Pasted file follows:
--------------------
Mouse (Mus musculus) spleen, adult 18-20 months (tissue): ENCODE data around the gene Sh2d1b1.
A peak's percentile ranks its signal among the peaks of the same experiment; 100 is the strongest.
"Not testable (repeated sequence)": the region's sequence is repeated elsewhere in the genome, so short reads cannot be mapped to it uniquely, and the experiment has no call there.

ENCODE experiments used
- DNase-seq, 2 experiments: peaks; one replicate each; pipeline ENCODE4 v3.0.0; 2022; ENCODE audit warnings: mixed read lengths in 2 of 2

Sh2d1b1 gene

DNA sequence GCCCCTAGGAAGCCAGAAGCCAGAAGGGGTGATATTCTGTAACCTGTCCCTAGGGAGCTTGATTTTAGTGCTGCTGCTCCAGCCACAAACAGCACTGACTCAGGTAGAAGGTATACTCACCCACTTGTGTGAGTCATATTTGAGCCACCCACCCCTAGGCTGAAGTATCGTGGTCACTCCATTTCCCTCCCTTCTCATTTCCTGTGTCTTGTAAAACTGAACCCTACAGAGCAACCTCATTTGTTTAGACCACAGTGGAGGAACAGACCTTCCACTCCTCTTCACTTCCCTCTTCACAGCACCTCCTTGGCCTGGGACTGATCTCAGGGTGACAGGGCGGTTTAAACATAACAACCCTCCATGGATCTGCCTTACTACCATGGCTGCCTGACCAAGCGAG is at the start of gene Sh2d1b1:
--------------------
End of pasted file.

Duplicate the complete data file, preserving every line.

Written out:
Mouse (Mus musculus) spleen, adult 18-20 months (tissue): ENCODE data around the gene Sh2d1b1.
A peak's percentile ranks its signal among the peaks of the same experiment; 100 is the strongest.
"Not testable (repeated sequence)": the region's sequence is repeated elsewhere in the genome, so short reads cannot be mapped to it uniquely, and the experiment has no call there.

ENCODE experiments used
- DNase-seq, 2 experiments: peaks; one replicate each; pipeline ENCODE4 v3.0.0; 2022; ENCODE audit warnings: mixed read lengths in 2 of 2

Sh2d1b1 gene

DNA sequence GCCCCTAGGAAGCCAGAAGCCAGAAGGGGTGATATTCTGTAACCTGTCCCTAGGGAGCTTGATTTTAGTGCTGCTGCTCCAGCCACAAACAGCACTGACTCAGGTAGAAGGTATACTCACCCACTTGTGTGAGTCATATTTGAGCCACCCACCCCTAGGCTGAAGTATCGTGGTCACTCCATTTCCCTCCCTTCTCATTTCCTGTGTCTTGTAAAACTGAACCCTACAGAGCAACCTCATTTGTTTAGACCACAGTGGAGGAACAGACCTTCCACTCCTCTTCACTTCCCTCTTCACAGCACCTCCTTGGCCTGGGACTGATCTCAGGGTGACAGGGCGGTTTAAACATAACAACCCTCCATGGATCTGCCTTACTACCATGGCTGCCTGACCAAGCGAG is at the start of gene Sh2d1b1: